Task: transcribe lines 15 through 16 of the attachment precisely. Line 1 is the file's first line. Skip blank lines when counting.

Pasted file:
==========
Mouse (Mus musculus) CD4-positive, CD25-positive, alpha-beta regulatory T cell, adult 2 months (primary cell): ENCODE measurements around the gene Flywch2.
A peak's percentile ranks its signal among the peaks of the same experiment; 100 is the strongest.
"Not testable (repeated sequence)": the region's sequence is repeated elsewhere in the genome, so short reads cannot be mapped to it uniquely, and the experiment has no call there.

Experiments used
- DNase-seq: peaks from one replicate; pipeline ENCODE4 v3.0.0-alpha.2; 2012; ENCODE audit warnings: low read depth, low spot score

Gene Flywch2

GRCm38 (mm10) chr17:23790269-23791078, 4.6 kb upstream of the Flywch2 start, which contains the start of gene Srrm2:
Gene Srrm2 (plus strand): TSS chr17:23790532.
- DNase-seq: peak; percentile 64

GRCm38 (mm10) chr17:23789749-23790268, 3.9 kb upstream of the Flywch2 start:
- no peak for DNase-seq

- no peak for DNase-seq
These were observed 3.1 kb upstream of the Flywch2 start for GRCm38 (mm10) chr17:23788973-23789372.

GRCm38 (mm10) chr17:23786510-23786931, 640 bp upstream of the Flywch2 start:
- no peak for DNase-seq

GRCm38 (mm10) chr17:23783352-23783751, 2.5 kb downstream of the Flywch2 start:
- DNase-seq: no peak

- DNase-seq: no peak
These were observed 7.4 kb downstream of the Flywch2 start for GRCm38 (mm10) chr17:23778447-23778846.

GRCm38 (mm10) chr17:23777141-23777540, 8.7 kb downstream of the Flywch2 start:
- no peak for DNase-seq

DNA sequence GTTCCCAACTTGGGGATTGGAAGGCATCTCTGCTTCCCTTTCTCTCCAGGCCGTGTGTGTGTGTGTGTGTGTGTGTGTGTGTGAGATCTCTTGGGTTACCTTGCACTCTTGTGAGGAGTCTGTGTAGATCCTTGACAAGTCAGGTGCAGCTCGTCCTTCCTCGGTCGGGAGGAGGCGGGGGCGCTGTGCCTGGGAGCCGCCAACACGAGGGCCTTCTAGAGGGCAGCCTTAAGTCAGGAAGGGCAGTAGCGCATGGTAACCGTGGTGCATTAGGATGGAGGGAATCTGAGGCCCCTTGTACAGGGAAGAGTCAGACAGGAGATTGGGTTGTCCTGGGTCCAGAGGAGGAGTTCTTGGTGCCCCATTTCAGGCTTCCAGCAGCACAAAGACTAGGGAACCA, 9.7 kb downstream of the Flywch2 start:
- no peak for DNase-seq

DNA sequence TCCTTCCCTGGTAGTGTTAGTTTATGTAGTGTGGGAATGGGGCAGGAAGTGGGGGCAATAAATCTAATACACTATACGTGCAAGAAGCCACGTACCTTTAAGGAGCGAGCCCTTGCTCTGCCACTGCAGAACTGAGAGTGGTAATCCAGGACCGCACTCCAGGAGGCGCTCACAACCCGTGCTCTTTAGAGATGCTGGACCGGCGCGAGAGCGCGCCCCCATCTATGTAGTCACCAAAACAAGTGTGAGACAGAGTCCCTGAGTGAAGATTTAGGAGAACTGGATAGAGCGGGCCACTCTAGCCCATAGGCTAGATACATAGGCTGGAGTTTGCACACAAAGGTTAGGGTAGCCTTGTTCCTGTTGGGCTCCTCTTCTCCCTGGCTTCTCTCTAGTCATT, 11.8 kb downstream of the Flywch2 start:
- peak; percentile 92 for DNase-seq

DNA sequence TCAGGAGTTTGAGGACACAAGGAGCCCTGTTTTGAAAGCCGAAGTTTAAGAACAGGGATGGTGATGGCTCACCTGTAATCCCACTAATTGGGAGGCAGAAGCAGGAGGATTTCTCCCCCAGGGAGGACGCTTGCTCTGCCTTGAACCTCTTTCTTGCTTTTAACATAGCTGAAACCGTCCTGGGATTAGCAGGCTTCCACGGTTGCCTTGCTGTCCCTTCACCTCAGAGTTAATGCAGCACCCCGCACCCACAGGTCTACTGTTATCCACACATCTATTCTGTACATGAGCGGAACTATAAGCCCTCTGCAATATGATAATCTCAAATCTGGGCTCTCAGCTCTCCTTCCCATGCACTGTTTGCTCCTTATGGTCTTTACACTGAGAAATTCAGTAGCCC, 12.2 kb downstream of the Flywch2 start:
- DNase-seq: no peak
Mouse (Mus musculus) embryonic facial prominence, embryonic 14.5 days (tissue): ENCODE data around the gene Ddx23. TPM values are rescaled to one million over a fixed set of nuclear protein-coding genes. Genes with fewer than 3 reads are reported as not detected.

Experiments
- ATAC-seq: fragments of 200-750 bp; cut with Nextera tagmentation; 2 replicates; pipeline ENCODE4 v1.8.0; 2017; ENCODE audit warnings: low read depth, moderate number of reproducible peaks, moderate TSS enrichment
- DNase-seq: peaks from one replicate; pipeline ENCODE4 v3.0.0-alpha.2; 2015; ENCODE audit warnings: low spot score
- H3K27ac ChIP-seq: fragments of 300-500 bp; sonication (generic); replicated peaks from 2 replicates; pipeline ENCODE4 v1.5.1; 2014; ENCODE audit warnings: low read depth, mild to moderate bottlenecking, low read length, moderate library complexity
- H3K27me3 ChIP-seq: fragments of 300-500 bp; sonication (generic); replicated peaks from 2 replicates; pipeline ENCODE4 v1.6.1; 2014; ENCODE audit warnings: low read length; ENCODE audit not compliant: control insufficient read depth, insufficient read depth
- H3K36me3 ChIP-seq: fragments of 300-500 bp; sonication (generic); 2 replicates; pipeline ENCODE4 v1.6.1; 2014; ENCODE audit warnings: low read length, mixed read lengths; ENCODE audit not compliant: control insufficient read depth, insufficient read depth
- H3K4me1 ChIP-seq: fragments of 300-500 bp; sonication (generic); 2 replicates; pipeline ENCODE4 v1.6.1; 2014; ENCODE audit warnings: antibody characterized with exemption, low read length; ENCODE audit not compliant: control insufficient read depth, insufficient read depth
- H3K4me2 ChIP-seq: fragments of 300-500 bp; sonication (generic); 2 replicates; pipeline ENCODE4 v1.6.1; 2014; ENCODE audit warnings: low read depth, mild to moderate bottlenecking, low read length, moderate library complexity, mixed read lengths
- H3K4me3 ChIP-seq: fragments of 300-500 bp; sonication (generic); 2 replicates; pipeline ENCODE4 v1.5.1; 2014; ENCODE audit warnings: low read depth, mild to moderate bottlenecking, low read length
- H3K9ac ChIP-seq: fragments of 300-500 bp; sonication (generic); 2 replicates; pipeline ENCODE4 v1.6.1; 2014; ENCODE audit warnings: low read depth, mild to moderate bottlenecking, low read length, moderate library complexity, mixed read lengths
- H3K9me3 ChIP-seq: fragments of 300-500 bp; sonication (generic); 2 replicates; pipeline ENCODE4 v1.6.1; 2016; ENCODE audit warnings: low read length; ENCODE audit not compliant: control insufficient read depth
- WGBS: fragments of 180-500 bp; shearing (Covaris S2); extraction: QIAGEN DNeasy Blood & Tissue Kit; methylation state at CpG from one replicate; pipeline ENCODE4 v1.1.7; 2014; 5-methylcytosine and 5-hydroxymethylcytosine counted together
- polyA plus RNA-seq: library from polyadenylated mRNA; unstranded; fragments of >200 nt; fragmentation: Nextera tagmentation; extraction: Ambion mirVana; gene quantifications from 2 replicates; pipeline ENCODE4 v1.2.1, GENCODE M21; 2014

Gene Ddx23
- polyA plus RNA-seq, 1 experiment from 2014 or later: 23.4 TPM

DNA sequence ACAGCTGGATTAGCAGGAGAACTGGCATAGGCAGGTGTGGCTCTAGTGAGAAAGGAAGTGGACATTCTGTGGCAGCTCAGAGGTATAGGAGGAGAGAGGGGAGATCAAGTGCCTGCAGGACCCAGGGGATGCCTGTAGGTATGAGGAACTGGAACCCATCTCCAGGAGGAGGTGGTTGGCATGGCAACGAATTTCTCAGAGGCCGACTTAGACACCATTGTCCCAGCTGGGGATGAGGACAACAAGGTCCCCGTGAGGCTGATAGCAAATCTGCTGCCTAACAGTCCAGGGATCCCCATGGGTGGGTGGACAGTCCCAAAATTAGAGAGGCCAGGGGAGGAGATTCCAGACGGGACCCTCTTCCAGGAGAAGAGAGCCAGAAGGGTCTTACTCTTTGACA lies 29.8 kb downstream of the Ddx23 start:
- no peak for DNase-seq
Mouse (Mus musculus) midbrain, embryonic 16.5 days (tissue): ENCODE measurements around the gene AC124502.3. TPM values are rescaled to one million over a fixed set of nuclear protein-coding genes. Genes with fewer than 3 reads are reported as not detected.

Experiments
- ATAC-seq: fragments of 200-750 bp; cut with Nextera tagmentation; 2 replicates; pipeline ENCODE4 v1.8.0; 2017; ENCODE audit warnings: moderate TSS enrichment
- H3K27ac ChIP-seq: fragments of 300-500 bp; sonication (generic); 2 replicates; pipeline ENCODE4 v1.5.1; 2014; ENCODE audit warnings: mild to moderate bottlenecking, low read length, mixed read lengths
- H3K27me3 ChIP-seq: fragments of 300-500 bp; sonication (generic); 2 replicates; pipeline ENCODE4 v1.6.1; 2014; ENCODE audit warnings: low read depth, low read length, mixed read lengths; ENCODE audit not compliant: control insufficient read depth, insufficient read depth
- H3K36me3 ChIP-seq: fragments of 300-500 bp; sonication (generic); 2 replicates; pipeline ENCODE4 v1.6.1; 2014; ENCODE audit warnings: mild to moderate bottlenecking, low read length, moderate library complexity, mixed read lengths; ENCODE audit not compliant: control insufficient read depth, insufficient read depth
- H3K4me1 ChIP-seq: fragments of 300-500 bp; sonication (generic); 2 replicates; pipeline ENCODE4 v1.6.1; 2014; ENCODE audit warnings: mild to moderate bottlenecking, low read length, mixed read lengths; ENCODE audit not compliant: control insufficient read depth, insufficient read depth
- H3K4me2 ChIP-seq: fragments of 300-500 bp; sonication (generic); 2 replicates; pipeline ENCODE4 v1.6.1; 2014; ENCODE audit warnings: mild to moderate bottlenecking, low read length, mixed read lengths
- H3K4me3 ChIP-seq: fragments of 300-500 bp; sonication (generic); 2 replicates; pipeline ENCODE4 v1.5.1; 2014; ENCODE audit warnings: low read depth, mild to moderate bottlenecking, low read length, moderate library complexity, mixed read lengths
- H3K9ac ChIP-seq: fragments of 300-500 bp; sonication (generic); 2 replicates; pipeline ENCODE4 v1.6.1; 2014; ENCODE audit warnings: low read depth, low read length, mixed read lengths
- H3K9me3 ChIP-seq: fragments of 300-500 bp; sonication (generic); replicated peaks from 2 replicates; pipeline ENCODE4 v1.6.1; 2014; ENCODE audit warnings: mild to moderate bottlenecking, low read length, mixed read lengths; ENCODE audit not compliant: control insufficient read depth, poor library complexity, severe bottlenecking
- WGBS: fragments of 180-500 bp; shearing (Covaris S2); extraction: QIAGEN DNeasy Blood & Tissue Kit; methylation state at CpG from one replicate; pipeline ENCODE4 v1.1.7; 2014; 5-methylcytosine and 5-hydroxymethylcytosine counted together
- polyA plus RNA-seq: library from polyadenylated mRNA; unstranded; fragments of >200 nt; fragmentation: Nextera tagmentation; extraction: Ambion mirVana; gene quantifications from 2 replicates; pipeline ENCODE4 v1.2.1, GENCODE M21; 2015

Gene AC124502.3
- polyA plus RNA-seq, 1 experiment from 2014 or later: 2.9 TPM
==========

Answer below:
- no peak for DNase-seq

GRCm38 (mm10) chr17:23783352-23783751, 2.5 kb downstream of the Flywch2 start: